Ocean Action Hub

Atmospheric carbon dioxide (CO2) levels are rising as a result of human activities, such as fossil fuel burning, and are increasing the acidity of seawater. This process is known as ocean acidification. Historically, the ocean has absorbed approximately 30% of all CO2 released into the atmosphere by humans since the start of the industrial revolution, resulting in a 26% increase in the acidity of the ocean (average global decrease in ocean pH of about 0.1 unit).

Ocean acidification makes it more difficult for the numerous organisms that fix calcium carbonate in their skeletons and shells to do so, and can also impact metabolic and reproductive processes in many marine species. By impacting marine ecosystems at multiple levels, it has significant potential to affect food security and livelihoods that depend upon healthy marine ecosystems. The economic impact of ocean acidification could be substantial.

Reducing CO2 emissions is the only way to minimize long-term, large-scale risks from ocean acidification (IGBP, IOC, SCOR, 2013, p. 1).

Latest

Leaders from across the political, economic, environmental and risk sectors will gather in Bermuda (8-10 May 2018) for the first Ocean Risk Summit.

Event Date:
08/05/2018 - 14:30 to 10/05/2018 - 19:00
Approved

19 Jan 2018 - Erik Solheim cites ‘huge decline’ in world’s reefs but says shift from coal and new awareness of plastic pollution are good news.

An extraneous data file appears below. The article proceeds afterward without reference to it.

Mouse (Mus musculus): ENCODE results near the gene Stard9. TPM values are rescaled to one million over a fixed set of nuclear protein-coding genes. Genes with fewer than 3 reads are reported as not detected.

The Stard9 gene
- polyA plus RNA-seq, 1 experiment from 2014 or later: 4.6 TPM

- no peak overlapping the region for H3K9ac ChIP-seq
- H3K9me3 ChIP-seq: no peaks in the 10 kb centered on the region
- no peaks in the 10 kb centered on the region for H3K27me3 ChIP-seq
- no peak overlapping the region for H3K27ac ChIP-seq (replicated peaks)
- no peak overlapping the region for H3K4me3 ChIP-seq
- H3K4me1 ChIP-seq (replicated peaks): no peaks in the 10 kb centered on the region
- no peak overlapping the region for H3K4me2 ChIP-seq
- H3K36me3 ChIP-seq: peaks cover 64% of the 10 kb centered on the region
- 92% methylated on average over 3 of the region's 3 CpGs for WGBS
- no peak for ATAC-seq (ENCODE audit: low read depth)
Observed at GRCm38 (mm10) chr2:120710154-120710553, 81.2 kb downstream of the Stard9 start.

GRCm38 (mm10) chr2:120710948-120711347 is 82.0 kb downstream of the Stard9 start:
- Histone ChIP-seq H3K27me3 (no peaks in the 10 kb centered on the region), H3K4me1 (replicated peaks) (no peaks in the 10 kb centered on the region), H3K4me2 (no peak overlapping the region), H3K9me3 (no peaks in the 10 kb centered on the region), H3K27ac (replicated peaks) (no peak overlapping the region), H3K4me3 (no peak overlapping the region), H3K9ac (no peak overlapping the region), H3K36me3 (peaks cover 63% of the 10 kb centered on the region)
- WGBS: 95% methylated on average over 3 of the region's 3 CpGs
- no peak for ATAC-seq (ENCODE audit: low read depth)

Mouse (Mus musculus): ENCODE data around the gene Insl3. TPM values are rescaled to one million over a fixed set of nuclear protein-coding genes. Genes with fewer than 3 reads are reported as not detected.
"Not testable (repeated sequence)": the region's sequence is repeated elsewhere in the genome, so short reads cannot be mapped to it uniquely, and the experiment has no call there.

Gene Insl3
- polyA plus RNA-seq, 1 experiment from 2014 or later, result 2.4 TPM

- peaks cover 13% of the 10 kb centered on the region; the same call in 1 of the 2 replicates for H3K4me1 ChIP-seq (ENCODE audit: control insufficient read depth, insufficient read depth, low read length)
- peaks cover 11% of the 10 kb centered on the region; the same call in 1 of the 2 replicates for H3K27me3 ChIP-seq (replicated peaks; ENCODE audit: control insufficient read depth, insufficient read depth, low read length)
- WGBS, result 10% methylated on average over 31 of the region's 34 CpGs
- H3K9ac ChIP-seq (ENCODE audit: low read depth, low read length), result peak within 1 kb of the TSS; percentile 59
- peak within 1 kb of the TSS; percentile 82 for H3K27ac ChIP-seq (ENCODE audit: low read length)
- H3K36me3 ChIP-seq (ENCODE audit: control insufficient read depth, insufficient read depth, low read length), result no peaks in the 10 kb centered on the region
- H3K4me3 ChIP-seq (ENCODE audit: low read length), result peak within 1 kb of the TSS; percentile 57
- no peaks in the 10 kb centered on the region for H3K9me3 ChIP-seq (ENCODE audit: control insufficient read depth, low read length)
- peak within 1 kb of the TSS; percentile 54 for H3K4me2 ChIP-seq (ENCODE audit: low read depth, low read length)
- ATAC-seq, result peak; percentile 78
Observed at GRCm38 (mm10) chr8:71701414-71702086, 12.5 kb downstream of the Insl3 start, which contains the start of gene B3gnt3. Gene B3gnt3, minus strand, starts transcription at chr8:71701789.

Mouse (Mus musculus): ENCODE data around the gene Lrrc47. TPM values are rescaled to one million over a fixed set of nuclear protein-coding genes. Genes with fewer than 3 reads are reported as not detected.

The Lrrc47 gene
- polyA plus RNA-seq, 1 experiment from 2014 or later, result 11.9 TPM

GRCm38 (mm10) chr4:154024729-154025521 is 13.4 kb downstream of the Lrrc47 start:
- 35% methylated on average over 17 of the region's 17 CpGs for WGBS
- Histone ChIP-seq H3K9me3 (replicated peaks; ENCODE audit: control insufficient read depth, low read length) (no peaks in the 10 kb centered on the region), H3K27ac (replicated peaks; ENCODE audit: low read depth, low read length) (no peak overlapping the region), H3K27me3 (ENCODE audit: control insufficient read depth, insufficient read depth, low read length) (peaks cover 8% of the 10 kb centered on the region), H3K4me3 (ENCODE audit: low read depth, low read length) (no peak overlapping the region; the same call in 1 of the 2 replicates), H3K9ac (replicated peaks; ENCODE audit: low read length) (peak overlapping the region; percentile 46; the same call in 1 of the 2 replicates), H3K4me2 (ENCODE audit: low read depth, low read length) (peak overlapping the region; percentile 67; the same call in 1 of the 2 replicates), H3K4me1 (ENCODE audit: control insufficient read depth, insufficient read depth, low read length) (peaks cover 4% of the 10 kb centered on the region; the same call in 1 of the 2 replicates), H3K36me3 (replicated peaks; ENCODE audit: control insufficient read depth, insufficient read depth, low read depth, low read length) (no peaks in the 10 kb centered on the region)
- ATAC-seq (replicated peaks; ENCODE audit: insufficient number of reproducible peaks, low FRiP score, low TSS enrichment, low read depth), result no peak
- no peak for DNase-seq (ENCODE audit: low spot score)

Approved

18 Jan 2018 - A new program Ocean Solutions Accelerator aims to help advance startups in tech and conservation relating to the big blue. 

Approved

17 Jan 2018 - A new model predicts that as ocean temperatures rise, carbon-storing sea grass may disappear and even go extinct in some ecosystems.

Approved

16 Jan 2018 - New Zealand is being urged to help create what would be the largest protected area on the planet.

Approved

15 Jan 2018 - A study published in Science last week reveals that severe bleaching of coral reefs is occurring twice as frequently compared to what it was in 1980.

Approved

11 Jan 2018 - People around the world strongly support ocean conservation measures, according to a new study of public perceptions of marine threats and protection.

Approved

10 Jan 2018 - As temperatures rise, oxygen levels in the ocean are falling, threatening marine life and coastal economies. But the only solution to deoxygenation is to dramatically reduce greenhouse gas emissions – and it may already be too late.

Approved

9 January 2018 - The World Ocean Council is kicking off 2018 by partnering with the Sovereign Wealth Fund Institute (SWFI) to focus attention on ocean, coasts and islands at the annual SWFI Institutional Investor Forum (Santa Monica, California, 20-22 February).

Approved

Brussels - "Implementing the UN 2030 Agenda: What role for marine science?"

Event Date:
06/12/2017 - 09:15 to 17:15
Approved

29 Nov 2017 - Australia’s Great Barrier Reef is more resilient to climate change and better able to regenerate itself than previously thought, scientists have said. 

Approved

Legendary ocean researcher Sylvia Earle shares astonishing images of the ocean -- and shocking stats about its rapid decline -- as she makes her TED Prize wish: that we will join her in protecting

Approved
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